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Mysterious X-ray Signal Intrigues Astronomers

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Perseus A: Mysterious X-ray Signal Intrigues Astronomers

A new study of the Perseus galaxy cluster, shown in this image, using NASA's Chandra X-ray Observatory and 73 other clusters with ESA's XMM-Newton has revealed a mysterious X-ray signal in the data. This signal is represented in the circled data points in the inset, which is a plot of X-ray intensity as a function of X-ray energy. The signal is also seen in over 70 other galaxy clusters using XMM-Newton. This unidentified X-ray emission line - that is, a spike of intensity at a very specific energy, in this case centered on about 3.56 kiloelectron volts (keV) - requires further investigation to confirm both the signal's existence and nature as described in the latest Chandra press release.

arrow3.gifRead more...

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Tour of Perseus A

A team of astronomers has used NASA's Chandra X-ray Observatory and ESA's XMM-Newton to study a large group of galaxy clusters with a surprising result. Galaxy clusters are the largest objects in the Universe held together by gravity, and thus can reveal lots of information about the cosmos. This most recent study, which included the well-known Perseus cluster and 72 others, has uncovered a mysterious X-ray signal. Astronomers are intrigued by a spike of intensity at a specific wavelength of X-ray light in the data because of one proposed explanation. Scientists think that a hypothetical particle called a sterile neutrino may, in fact, be responsible for this spike of intensity. Some scientists have proposed that the sterile neutrino could be a candidate for dark matter, something that makes up about 85% of the Universe yet does not emit or absorb light. While they are excited about this finding, the researchers say it's too early to claim whether or not this mysterious X-ray signal is real, or whether or not it is indeed the signature of the sterile neutrino. They'll keep gathering data and looking at other galaxy clusters to make sure they see it elsewhere. In the meantime, they'll be looking at their theories to see where else the physics may take them.

Credit: NASA/CXC/A. Hobart

Source: Chandra - Photo Album

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Originating 240 million light years away, the signal could be the best evidence yet of dark matter.

The concept of dark matter was devised as a way to account for the missing mass in the universe that can be inferred to exist through observations of the properties and motions of other astronomical bodies but that cannot be directly detected.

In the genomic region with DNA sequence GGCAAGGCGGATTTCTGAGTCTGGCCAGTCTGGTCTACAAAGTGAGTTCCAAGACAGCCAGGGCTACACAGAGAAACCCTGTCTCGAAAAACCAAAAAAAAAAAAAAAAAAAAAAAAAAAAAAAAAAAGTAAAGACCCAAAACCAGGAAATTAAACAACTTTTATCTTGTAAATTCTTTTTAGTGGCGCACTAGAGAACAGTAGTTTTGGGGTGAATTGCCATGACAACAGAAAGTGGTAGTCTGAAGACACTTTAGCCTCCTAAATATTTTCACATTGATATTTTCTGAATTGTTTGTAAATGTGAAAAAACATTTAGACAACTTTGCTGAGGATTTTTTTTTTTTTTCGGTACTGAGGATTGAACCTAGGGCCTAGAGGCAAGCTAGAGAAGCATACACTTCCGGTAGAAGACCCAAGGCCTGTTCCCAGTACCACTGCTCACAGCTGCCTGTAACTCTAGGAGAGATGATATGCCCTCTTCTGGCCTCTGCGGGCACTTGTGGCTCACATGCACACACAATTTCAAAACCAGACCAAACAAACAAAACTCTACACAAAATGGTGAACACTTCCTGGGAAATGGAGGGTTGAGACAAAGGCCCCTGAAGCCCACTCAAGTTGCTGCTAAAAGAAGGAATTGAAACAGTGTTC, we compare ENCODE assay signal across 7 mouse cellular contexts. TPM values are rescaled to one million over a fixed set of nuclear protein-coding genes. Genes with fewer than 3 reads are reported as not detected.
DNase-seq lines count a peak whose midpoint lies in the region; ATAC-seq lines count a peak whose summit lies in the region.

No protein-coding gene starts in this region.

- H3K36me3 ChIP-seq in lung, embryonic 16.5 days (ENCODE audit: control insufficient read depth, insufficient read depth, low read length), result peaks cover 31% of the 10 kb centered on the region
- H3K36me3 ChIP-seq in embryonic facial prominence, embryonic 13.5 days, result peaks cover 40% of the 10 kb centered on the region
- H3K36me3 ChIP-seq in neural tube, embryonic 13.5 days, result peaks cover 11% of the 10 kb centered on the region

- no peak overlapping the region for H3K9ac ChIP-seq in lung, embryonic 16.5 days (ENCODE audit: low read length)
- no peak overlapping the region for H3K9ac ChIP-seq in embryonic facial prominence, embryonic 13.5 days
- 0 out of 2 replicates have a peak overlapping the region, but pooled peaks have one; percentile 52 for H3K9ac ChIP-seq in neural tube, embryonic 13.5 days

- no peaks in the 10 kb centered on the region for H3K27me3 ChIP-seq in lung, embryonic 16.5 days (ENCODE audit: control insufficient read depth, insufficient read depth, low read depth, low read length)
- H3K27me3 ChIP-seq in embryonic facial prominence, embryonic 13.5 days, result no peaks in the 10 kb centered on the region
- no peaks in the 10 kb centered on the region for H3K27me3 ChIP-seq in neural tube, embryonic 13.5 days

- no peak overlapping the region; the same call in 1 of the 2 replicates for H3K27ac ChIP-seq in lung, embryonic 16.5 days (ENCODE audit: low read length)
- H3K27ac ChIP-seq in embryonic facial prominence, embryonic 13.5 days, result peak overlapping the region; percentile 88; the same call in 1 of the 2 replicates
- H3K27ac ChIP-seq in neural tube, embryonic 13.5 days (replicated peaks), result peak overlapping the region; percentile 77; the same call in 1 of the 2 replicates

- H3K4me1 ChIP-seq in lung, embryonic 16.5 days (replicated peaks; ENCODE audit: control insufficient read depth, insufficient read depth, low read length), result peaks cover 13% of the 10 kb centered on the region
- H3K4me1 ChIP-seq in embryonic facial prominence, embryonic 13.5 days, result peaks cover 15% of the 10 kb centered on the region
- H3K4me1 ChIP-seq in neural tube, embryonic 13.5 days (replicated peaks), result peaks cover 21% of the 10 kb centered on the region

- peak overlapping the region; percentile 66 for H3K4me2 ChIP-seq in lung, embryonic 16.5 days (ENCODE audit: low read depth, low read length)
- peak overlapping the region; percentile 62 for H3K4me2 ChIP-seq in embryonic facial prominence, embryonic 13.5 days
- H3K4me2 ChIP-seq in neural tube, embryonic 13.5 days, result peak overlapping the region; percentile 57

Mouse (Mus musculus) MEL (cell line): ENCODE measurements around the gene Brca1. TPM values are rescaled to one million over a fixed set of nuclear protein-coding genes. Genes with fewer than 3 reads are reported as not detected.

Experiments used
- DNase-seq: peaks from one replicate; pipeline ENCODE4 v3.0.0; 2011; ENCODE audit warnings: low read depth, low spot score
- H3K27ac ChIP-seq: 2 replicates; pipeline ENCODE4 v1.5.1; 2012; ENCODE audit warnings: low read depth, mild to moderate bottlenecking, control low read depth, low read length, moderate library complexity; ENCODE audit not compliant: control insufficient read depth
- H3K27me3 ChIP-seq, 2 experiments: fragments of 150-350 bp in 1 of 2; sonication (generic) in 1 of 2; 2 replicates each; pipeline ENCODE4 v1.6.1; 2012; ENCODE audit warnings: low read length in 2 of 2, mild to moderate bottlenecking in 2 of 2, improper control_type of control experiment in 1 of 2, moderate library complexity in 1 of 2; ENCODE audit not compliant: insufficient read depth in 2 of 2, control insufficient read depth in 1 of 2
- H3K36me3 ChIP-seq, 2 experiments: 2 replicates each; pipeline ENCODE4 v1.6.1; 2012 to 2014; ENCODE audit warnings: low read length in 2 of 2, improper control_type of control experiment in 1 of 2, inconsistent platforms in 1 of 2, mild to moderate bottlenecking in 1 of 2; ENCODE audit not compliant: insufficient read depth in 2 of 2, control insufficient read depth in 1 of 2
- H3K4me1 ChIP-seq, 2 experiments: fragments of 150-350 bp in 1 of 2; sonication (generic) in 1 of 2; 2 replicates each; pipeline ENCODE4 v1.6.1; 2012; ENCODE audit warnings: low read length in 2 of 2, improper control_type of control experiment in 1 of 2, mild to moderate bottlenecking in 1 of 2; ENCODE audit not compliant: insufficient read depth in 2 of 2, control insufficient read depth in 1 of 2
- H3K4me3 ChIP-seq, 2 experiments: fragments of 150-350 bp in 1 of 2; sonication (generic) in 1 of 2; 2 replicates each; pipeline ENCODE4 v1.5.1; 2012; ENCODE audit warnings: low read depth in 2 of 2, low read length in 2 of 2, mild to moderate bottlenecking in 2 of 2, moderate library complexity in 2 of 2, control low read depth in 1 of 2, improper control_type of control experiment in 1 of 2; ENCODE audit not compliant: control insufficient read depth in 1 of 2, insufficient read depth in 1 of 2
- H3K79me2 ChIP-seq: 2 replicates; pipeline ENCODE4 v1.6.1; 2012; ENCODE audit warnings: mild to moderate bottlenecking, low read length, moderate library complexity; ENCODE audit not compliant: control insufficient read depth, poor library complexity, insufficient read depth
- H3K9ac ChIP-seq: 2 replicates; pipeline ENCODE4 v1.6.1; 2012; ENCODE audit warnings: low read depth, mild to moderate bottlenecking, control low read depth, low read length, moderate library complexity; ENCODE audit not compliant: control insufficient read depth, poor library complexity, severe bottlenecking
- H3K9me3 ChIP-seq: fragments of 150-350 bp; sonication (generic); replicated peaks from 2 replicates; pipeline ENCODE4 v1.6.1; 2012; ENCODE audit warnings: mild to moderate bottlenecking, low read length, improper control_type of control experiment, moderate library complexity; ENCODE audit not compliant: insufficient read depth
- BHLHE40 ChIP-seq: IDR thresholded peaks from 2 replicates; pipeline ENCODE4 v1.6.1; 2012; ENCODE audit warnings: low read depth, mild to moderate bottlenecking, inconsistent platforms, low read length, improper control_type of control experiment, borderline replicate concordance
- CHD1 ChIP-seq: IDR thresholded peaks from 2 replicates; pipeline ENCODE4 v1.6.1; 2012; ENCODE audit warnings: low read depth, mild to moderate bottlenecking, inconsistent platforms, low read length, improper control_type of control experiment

Read More: http://www.unexplain...perseus-cluster

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Okay! This is a great find! If dark matter is supposed to make up almost 85% of the cosmos, you'd think it might be a bit easier to locate.

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This is what I am failing to understand...

The newly detected signal, described as a "spike of intensity at a very specific wavelength of x-ray light", is thought to come from the decay of a theoretical particle called a "sterile neutrino" which interacts with normal matter through gravity

The article is talking about a Theoretical Particle that interacts with Normal Matter. How does this theoretical interaction with normal matter suggest that this is a signal for Dark Matter (which is not "normal" matter).? What is the mechanism that produces a spike in a very specific wavelength of the X ray spectrum through gravitational interactions?

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Posted (edited)

Okay! This is a great find! If dark matter is supposed to make up almost 85% of the cosmos, you'd think it might be a bit easier to locate.

Not at all, Dark matter does not produces nor absorb light or electromagnetic radiation at all (well at any level that we can measure), thus invisable this is why we can only measure its effects through gravity.

Its like the glue you can not see that is sticking the picture to the paper. You cannot directly touch or see the glue, but you know its there from its effects on the picture (sticking to the paper)

Edited by The Id3al Experience
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The article is talking about a Theoretical Particle that interacts with Normal Matter. How does this theoretical interaction with normal matter suggest that this is a signal for Dark Matter (which is not "normal" matter).?

It might establish the existence of sterile neutrinos, thus adding a big number to the known mass of the universe.

What is the mechanism that produces a spike in a very specific wavelength of the X ray spectrum through gravitational interactions?

The spike, it seems, can be explained not by an interaction but by the decay of a sterile neutrino. Probably several other explanations for it though.

Harte

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they r picking up alien transmissions,it's just beyond human comprehension, dark matter? u mean the force?lol

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For something so abundant it is amazing how elusive it is! Great find!

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Big Mystery in the Perseus Cluster

A mysterious X-ray signal from the Perseus cluster of galaxies, which researchers say cannot be explained by known physics, could be a key clue to the nature of Dark Matter.

Credit: NASA

Source: NASA - Multimedia

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